The trend of disinformation across the Ethiopian media landscape

Incidents prompt disinformation

Controversial and false information circulation across the Ethiopian social media landscape follows the events that occurred in the country. Events prompt and provoke false information dissemination.

Most of the false claims that appeared and were debunked by HaqCheck were related to events.

The trend of disinformation across the Ethiopian social and mainstream media landscape increases when incidents related to political and socioeconomic issues happen.

Many false claims, videos, images, and controversies pop up the social media landscapes as soon as incidents are reported. Disinformation dissemination campaigns would be observed.

Below are incidents that occurred and provoked false information circulation during the month of February.

Drought in Oromia and Somali regional states

The Oromia and Somali regional states were hit by a severe drought that had been consecutively happening throughout the last five years.

Particularly the Borana Zone of Oromia was highly affected by drought. The drought exposed eight hundred thousand of residents in the zone to immediate food assistance.

The issue was a major issue of reporting and online discussion. Many social media posts and claims appeared sharing images, videos, and news reports.

The controversy within the Ethiopian Orthodox Tewahedo Church

The controversy and schism within the Ethiopian Orthodox Tewahedo Church arose after Abune Sawiros, Archbishop of South West Shoa, along with two archbishops ordained and appointed 26 bishops on Jan 22, 2023, without the recognition of the Holy Synod of the Ethiopian Orthodox Tewahedo Church.

Furthermore, the splinter bishops, citing discriminations within the Ethiopian Orthodox Tewahedo Church against the Oromos and Afaan Oromo ad other languages, announced the establishment of ‘The Synod of Oromia and Ethiopian Nations and Nationalities’.

The Church condemned and excommunicated the bishops.

Consequently, conflict and violence emerged shortly afterward. People were killed and injured due to the conflict.

Later on, the breakaway bishops and the Church signed an agreement on Feb 15, 2023, to settle the problem.

Summary of the debunked claims during the month

Below are the false claims that appeared and were debunked in the month of February.

Eritrean troops were still in Tigray

A Facebook post emerged on Feb 3, 2023, sharing an image with a claim that Eritrean soldiers had not fully withdrawn and were still in northeastern parts of Tigray.

The post used an old image previously published in 2021.

Celebration over the appointment of new bishops in Oromia

A Facebook page shared three images on Jan 27, 2023, claiming that residents of many towns in the Oromia region were celebrating the appointment of new bishops.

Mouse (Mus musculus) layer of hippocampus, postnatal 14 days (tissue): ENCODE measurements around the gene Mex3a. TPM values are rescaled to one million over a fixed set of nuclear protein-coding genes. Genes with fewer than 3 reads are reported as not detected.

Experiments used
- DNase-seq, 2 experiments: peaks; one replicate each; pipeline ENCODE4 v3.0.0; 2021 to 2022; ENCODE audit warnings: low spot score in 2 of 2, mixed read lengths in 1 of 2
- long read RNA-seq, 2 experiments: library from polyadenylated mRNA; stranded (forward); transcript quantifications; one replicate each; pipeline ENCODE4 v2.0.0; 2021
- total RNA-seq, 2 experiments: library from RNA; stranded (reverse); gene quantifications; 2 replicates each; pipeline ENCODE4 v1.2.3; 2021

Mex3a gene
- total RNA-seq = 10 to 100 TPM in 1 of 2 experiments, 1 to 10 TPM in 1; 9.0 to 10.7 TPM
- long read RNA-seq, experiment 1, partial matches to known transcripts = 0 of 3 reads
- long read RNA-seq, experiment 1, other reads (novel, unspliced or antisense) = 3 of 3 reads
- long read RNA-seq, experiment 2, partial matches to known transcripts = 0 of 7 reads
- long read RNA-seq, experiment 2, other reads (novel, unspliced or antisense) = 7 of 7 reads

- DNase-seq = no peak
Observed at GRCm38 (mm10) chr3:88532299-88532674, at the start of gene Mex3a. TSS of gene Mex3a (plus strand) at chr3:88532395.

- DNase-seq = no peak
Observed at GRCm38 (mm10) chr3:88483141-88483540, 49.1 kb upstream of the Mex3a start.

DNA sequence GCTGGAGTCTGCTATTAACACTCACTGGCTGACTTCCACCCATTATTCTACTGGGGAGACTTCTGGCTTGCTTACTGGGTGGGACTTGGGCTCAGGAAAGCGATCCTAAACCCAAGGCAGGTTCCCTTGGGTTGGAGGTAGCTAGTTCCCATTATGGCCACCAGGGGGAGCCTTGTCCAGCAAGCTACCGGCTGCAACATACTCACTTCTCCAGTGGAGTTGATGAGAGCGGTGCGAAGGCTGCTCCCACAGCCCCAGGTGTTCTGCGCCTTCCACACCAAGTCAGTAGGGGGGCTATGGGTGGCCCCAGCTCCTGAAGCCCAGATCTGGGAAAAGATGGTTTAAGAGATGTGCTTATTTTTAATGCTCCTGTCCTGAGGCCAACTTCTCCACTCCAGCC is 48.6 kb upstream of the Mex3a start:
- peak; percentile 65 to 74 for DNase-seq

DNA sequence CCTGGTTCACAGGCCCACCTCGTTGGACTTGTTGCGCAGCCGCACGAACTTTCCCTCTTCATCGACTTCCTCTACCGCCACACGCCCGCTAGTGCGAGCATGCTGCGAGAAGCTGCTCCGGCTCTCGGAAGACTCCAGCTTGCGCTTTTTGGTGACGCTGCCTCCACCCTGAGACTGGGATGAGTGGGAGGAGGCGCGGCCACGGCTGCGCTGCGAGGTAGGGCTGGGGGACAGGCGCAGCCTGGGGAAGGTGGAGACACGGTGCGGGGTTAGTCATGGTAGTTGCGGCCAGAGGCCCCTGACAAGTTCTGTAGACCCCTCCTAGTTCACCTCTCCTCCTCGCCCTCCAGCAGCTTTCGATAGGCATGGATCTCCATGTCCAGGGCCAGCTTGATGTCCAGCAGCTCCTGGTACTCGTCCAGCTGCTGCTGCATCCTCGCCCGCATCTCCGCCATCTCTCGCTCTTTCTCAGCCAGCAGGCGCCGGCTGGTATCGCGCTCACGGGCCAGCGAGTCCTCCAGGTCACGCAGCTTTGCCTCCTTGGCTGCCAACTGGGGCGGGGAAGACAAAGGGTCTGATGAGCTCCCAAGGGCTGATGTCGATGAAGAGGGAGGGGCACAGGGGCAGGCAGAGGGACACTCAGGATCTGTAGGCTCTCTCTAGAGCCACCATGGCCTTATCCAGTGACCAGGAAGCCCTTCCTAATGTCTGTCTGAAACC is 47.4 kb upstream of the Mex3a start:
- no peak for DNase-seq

The images were taken from a YouTube video published in February 2020.

A church destroyed in Tigray during the war

On Feb 6, 2023, a Facebook post shared an image claiming that the picture shows a church destroyed in Tigray during the war between the Ethiopian government and TPLF forces.

The image really shows a church destroyed in the town of Adi Keyh, Eritrea during the border war between Ethiopia and Eritrea. The picture was taken from a video published by Reuters in April 1999.

Weapons found at an Orthodox church in Shashemene

A claim appeared on Facebook sharing an image that smuggled weapons were found inside the premises of an Orthodox Church in Shashemene.

The same image was previously shared on Facebook on Mar 15, 2021, with a description that the Ethiopian Federal Police seized illicit weapons and ammunition in the Sidama regional state.

Smuggled weapons discovered at Abune Abraham’s house

A Twitter post shared three images with a claim that illegal rifles and ammunition were discovered in the house of Abune Abraham, Archbishop of Bahir Dar and head of the Patriarchate Office of the Ethiopian Orthodox Tewahedo Church. The post claimed that police retrieved five Kalashnikov rifles with 235 bullets during a search.

The first image was published on a website that advertises luxury hotels in Addis Ababa. The second picture was published by a news site on September 30, 2020, in a report that India signed a deal with Russia to procure 770,000 Kalashnikov rifles.

Illicit weapons uncovered at the house of an Ethiopian Orthodox Church leader in Jimma

A Facebook page with over 290 thousand followers shared three images claiming that illegal weapons were found at the house of an Ethiopian Orthodox Church leader in Jimma. The first image shows rifles, the second ammunition, and the third is a photo of a person.

However, the images were taken from old publications. The first picture which shows rifles was published on Oct 30, 2019, by the BBC Afaan Oromo along with a news story that the Ethiopian Customs Commision seized illicit weapons.

The second image which shows ammunition was taken from a news article published on Oct 7, 2021, by a local media outlet. The news states that illegal weapons were retrieved in the Addis Ketema district of Addis Ababa.


Haqcheck urges social media users to be skeptical of potentially misleading and fraudulent posts. They should look for additional sources of information before reacting to claims and posts.

We advise public institutions and other concerned entities to give information on a timely basis and clarifications. They should act before damages occur.

Social media content creators are recommended to be responsible and avoid disseminating false and misleading information.

The realization of access to information is the key to combatting disinformation. The lack of information prompts disinformation circulation at a great scale. Government and other organizations work to secure the right of citizens and the media to get access to information.

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